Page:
This theme is an amazing way to end the exhibition. Rather than stopping at reclamation and the positives that have been achieved, the exhibition really goes further. By having this theme at the end, it is a way of ending on a comma and not a full stop. This space is dedicated to sharing a few examples of how this community continues to thrive. There are artworks by four artists on display that play with the notion of identity and what it means to be part of this community. The artists featured are Dylan Mooney, Jasmine Togo-Brisby, LaVonne Bobongie and Joella Warkill.

Overall, this exhibition achieved its aim, to provide voices to those from the past, and highlight the community’s continuing strength. Unfortunately, the exhibition is now closed. I am very grateful to have had the opportunity to hear about Miller’s experience with developing the exhibition and promoting this often overlooked Queensland story.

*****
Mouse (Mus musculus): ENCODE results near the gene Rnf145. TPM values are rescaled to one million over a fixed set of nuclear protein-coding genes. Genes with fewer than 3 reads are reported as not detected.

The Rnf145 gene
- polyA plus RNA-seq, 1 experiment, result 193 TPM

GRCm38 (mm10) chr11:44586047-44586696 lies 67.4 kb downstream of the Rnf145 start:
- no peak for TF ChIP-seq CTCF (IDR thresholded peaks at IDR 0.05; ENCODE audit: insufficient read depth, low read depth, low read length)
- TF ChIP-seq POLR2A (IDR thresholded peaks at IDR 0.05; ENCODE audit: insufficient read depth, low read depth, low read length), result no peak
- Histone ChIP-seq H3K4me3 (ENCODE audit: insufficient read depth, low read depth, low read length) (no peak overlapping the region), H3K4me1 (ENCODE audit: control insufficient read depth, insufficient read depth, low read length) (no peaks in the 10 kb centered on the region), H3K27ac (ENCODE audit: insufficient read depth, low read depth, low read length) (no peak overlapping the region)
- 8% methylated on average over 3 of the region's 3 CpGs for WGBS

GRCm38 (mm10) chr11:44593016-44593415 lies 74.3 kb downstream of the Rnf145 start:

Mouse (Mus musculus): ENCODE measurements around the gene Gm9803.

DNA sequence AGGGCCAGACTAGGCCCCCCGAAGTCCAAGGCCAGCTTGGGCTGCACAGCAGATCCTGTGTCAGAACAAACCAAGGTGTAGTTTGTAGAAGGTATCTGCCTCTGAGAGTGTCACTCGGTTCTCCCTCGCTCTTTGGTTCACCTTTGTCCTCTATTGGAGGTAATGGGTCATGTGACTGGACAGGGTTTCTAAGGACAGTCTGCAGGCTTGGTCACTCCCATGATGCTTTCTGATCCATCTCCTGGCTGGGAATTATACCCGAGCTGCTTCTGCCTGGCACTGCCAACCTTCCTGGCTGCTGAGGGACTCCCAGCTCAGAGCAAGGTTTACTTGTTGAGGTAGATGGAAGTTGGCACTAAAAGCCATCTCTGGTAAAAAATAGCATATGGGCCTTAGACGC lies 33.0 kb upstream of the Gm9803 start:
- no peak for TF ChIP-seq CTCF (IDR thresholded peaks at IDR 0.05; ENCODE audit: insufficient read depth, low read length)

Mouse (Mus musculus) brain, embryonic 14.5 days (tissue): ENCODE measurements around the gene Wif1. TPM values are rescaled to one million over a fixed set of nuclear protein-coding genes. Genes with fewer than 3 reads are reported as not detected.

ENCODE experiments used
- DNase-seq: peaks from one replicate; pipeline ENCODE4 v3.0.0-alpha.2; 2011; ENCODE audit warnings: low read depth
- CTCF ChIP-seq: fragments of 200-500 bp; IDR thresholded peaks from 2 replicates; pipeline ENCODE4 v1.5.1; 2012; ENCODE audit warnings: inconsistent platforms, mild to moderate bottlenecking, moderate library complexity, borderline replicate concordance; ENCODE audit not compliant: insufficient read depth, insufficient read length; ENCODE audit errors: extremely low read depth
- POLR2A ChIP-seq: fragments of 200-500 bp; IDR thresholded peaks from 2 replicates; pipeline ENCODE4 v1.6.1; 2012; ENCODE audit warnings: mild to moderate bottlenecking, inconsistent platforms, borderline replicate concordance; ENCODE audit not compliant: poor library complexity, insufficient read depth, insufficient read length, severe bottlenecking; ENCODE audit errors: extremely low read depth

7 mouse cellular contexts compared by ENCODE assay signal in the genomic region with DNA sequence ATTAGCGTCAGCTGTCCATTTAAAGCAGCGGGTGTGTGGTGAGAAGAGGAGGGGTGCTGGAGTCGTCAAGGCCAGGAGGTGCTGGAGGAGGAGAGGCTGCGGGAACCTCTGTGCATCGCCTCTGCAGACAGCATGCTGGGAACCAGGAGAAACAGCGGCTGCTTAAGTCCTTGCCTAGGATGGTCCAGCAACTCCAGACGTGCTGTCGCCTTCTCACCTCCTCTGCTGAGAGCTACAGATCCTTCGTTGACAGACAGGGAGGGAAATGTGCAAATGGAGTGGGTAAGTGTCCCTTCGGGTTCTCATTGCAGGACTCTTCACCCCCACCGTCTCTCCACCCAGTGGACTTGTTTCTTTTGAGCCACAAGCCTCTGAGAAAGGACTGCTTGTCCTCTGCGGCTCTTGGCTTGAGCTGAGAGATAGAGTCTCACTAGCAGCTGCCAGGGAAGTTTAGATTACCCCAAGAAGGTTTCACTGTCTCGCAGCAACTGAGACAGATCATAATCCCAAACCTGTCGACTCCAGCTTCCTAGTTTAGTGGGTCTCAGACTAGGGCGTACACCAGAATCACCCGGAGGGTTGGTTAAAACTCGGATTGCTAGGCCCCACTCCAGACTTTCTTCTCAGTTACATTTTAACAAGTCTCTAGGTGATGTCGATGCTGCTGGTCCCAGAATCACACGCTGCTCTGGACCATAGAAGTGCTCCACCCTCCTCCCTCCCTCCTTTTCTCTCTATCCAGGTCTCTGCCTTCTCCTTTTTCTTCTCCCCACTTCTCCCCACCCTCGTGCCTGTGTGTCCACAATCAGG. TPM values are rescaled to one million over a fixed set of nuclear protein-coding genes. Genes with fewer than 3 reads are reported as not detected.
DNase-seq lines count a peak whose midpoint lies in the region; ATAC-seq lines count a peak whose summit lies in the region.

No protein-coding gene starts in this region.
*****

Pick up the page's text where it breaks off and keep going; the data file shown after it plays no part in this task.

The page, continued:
Other Brisbane Writers Festival Events

The other two events I attended were true crime related. One was Crime Fiction & #metoo featuring authors Caroline de Costa, M J Tjia and Meera Atkinson. This was quite a fascinating discussion on crime fiction and whether or not we can morally read and write crime in this day and age. Essentially, the answer was yes, yes we can. Especially when the female trope in true crime (as the nameless victim) is turned on its head.


Finally, I had the amazing opportunity to listen to Hedley Thomas, journalist behind the podcast Teacher’s Pet. In an interview with Matt Condon, Thomas spoke about his experience making the podcast. Considering Teacher’s Pet has been downloaded over 50 million times around the world, it was great to hear the stories behind making the podcast and how it was recorded. For legal reasons, Thomas couldn’t disclose much about the podcast itself. It was revealed that Thomas is currently working on a new podcast that will be released soon!